I think Lady Russell approves of charity. The editor goes on to say that "as a man of wealth and property, Sir Walter is supposed to take a paternalistic interest in disadvantaged and impoverished people such as Mrs. Smith, His scornful response to her plight illuminates how out of touch he is with his social duties, and why Anne's generosity and concern make her both a more fitting representative of the landed gentry and a woman who identifies strongly with the self-reliance, courage and sense of duty that she sees exemplified in the men and women of the navy."

I'm not sure I agree with the last statement. The editor discusses how scholars speculate that Austen was turning towards Evangelism later in life and I think Lady Russell shows that sense of Christian charity, whereas Anne is doing the right thing by someone who was kind to her when she needed a friend. She's returning the favor.

I like how Anne is becoming firm in her convictions. Not only is she going to visit her friend, she declares that she and Mr. Elliot should not suit. She knows they're not the right match, not even if she weren't still in love with Wentworth. Though her vanity is flattered by his attentions, she just doesn't fully trust him enough to open her heart.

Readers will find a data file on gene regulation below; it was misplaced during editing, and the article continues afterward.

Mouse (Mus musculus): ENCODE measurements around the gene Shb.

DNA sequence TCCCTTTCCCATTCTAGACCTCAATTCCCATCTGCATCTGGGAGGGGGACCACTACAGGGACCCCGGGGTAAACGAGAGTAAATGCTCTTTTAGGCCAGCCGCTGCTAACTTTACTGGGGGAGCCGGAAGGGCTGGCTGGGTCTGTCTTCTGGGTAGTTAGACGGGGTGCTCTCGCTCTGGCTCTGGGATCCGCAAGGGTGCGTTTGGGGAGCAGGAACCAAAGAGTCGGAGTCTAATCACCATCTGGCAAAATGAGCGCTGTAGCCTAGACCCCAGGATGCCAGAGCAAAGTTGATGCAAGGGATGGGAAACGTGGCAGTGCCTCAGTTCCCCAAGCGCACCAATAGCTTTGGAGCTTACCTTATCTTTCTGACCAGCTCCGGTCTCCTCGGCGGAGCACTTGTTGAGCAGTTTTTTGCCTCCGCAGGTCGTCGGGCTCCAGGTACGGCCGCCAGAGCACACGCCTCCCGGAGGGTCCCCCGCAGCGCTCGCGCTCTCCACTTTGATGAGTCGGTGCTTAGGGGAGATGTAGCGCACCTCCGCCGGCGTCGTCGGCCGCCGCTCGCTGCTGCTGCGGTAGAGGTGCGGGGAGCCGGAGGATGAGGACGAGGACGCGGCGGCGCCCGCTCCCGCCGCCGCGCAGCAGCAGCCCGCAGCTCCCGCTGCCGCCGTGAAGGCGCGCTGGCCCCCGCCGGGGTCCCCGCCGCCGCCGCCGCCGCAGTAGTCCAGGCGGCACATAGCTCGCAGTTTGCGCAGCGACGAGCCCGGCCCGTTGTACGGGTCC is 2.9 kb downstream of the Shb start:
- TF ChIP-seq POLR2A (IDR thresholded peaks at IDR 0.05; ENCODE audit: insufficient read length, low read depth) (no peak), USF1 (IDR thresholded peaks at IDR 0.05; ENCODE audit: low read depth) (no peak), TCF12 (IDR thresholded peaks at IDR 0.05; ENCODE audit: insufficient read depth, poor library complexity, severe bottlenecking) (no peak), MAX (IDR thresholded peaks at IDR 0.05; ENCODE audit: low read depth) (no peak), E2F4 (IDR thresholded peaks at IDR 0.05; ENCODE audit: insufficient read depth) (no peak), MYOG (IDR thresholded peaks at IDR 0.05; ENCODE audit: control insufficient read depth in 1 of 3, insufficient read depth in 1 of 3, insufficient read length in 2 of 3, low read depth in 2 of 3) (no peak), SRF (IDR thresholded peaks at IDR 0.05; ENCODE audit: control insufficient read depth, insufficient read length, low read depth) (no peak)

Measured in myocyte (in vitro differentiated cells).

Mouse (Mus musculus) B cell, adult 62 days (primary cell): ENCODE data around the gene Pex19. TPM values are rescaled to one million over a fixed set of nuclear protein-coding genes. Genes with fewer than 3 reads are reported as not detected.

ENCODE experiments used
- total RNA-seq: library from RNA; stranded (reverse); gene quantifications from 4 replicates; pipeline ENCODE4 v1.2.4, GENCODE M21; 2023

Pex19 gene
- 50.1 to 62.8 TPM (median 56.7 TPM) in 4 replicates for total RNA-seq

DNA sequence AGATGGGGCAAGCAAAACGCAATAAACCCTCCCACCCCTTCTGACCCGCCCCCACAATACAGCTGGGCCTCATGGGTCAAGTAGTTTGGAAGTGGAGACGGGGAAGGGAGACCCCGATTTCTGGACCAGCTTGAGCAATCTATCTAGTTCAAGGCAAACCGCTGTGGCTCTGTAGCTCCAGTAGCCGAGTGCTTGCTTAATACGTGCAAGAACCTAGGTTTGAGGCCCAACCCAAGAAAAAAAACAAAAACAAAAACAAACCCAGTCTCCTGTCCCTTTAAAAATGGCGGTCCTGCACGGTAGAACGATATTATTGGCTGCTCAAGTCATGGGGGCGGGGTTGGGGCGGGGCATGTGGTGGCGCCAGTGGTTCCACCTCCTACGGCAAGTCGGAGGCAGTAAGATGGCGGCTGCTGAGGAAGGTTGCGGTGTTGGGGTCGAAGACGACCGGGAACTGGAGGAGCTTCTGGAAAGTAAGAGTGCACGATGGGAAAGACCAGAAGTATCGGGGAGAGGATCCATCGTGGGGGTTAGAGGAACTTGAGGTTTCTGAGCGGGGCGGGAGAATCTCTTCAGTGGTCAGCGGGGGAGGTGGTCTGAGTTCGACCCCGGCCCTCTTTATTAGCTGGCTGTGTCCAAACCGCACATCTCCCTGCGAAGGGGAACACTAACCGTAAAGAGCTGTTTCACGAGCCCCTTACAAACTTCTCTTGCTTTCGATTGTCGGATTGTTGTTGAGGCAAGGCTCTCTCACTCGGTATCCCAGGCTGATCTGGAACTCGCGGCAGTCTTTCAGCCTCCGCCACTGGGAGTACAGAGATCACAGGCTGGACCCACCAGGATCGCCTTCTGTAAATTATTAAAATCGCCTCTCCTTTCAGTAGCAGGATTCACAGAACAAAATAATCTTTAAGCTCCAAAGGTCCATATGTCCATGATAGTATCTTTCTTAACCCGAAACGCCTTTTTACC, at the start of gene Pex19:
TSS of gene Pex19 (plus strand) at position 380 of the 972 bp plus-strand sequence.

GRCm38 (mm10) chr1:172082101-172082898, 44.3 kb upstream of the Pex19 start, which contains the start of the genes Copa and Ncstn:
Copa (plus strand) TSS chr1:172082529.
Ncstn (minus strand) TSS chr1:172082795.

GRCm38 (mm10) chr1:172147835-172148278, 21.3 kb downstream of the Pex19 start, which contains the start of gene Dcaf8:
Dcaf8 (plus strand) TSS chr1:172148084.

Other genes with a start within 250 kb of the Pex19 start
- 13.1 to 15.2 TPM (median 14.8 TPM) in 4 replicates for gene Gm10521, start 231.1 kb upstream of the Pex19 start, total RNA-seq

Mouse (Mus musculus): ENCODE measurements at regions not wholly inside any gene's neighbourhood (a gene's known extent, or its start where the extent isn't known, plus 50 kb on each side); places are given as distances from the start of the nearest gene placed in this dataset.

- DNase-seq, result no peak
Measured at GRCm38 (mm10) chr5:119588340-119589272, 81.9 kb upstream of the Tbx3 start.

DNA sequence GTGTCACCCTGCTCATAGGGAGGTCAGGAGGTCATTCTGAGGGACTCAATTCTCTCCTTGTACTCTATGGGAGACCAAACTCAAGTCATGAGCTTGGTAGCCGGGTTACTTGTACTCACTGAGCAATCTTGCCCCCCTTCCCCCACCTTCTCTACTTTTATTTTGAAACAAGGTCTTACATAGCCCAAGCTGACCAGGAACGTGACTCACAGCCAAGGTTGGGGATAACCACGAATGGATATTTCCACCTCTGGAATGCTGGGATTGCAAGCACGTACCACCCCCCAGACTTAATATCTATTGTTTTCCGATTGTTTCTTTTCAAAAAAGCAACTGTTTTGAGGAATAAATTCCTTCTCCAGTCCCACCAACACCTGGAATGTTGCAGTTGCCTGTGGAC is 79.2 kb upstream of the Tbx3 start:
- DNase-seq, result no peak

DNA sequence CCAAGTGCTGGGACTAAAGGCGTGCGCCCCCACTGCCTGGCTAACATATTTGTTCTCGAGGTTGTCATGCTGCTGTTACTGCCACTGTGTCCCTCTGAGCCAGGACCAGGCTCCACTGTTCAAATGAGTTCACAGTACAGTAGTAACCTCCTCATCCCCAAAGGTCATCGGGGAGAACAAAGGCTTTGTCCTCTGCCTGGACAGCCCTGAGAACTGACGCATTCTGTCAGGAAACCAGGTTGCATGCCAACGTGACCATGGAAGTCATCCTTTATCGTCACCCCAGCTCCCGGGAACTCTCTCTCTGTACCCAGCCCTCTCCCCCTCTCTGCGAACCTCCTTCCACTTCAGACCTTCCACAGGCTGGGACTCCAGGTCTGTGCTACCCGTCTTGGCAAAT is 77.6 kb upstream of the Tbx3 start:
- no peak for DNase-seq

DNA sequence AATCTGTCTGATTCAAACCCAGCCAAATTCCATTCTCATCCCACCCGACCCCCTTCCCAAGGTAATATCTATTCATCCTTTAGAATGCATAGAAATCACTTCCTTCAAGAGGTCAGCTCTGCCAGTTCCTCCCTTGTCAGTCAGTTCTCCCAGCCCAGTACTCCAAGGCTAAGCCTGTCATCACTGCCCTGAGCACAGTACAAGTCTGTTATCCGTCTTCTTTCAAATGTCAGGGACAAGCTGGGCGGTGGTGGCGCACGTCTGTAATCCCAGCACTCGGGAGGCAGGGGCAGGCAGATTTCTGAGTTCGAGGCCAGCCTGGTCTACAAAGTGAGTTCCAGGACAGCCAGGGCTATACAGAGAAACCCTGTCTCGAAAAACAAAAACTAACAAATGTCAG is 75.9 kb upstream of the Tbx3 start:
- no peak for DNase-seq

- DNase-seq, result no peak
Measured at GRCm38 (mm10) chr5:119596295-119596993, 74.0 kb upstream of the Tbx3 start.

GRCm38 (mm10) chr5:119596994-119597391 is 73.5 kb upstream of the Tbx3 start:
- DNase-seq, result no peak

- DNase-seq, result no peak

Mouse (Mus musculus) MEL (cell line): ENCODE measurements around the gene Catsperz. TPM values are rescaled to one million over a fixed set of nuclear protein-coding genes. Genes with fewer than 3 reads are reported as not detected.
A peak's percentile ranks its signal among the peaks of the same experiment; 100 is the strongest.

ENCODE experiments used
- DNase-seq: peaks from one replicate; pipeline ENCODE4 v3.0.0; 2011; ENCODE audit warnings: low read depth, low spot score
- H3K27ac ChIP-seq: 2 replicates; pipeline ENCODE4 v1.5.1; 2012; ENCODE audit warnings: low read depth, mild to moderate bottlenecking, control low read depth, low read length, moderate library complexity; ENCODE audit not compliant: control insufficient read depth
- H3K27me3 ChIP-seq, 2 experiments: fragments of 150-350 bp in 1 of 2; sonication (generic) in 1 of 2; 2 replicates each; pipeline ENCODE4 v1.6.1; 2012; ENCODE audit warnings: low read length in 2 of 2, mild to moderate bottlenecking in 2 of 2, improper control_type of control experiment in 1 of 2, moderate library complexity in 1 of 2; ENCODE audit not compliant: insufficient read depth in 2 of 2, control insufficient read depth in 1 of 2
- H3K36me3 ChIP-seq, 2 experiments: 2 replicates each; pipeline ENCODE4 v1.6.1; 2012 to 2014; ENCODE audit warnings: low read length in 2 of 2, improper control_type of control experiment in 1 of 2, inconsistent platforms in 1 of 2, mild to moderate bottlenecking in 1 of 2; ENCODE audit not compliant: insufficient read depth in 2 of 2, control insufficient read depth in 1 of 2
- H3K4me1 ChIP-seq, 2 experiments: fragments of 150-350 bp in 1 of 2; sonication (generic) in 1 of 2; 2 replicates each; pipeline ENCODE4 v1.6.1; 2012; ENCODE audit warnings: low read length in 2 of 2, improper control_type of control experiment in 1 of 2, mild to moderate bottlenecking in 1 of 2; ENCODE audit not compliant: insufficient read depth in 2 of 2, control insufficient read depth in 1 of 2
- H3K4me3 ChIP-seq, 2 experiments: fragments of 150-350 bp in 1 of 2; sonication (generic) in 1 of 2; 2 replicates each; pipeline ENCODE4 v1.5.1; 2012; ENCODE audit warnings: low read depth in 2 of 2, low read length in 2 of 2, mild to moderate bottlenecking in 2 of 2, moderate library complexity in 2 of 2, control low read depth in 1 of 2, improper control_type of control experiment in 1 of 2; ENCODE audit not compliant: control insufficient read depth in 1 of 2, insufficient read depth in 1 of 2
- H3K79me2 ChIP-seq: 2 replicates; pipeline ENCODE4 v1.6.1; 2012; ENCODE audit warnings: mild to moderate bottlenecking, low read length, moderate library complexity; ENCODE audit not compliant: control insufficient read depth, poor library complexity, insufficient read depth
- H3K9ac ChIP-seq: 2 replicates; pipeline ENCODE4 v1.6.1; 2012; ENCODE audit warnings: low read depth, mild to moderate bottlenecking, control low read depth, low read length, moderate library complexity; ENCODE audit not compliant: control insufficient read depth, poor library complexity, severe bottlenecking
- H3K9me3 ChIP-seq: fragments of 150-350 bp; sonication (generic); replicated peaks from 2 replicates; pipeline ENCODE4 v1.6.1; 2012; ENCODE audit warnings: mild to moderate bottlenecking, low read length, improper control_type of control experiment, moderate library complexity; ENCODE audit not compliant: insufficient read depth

Ch. 18
(view spoiler) I don't see that one AT all.
Sir Walter's behavior with Lady Dalrymple is the worst sort of toad eating and exactly what Jane deplored about Bath. They say she hated living there and that's one of the reasons why. So many people were superficial and shallow like the Elliots. Elizabeth is downright RUDE in her feelings about the Crofts (for now). She's almost worse than her father.

Anne is walking all over Bath - up steep hill and down. The editor says this means her vitality is returning.

ch. 19
Another painful reunion with Wentworth - he wants to rescue her again. He's always thinking of her health. His attitude towards her is different now.

Eliz. is horrid not to acknowledge Wentworth.

There's a weird head jump when the gossips are discussing Anne and her cousin's relationship and Wentworth is obviously listening.

question from the editor: (view spoiler)

Annotations:
The Assembly Rooms allowed all types entrance hence not fashionable enough for Sir Walter.


message 36: by Marquise (new)